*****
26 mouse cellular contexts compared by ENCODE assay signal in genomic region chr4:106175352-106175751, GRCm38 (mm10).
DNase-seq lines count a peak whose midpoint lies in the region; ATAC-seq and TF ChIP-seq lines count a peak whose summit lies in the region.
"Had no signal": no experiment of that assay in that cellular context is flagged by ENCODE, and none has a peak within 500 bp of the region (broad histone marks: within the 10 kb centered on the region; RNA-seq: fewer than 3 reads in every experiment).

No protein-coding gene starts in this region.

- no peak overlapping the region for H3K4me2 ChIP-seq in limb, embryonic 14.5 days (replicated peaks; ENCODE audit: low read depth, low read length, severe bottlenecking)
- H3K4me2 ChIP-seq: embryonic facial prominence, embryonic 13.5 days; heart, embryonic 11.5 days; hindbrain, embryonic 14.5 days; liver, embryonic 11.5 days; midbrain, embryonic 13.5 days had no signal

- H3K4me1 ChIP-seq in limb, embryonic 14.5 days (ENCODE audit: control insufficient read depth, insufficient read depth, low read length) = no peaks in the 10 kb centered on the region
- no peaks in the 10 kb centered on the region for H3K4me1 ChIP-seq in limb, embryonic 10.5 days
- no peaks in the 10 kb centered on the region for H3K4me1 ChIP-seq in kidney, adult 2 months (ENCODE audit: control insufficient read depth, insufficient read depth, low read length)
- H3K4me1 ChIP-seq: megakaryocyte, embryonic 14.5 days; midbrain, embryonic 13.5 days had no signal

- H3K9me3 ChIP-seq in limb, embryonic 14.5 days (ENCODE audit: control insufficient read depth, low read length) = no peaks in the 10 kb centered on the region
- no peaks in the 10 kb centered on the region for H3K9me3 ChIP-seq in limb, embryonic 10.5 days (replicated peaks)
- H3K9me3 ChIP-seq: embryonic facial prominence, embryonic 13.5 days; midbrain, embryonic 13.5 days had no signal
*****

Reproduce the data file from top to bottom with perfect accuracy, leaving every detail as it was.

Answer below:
26 mouse cellular contexts compared by ENCODE assay signal in genomic region chr4:106175352-106175751, GRCm38 (mm10).
DNase-seq lines count a peak whose midpoint lies in the region; ATAC-seq and TF ChIP-seq lines count a peak whose summit lies in the region.
"Had no signal": no experiment of that assay in that cellular context is flagged by ENCODE, and none has a peak within 500 bp of the region (broad histone marks: within the 10 kb centered on the region; RNA-seq: fewer than 3 reads in every experiment).

No protein-coding gene starts in this region.

- no peak overlapping the region for H3K4me2 ChIP-seq in limb, embryonic 14.5 days (replicated peaks; ENCODE audit: low read depth, low read length, severe bottlenecking)
- H3K4me2 ChIP-seq: embryonic facial prominence, embryonic 13.5 days; heart, embryonic 11.5 days; hindbrain, embryonic 14.5 days; liver, embryonic 11.5 days; midbrain, embryonic 13.5 days had no signal

- H3K4me1 ChIP-seq in limb, embryonic 14.5 days (ENCODE audit: control insufficient read depth, insufficient read depth, low read length) = no peaks in the 10 kb centered on the region
- no peaks in the 10 kb centered on the region for H3K4me1 ChIP-seq in limb, embryonic 10.5 days
- no peaks in the 10 kb centered on the region for H3K4me1 ChIP-seq in kidney, adult 2 months (ENCODE audit: control insufficient read depth, insufficient read depth, low read length)
- H3K4me1 ChIP-seq: megakaryocyte, embryonic 14.5 days; midbrain, embryonic 13.5 days had no signal

- H3K9me3 ChIP-seq in limb, embryonic 14.5 days (ENCODE audit: control insufficient read depth, low read length) = no peaks in the 10 kb centered on the region
- no peaks in the 10 kb centered on the region for H3K9me3 ChIP-seq in limb, embryonic 10.5 days (replicated peaks)
- H3K9me3 ChIP-seq: embryonic facial prominence, embryonic 13.5 days; midbrain, embryonic 13.5 days had no signal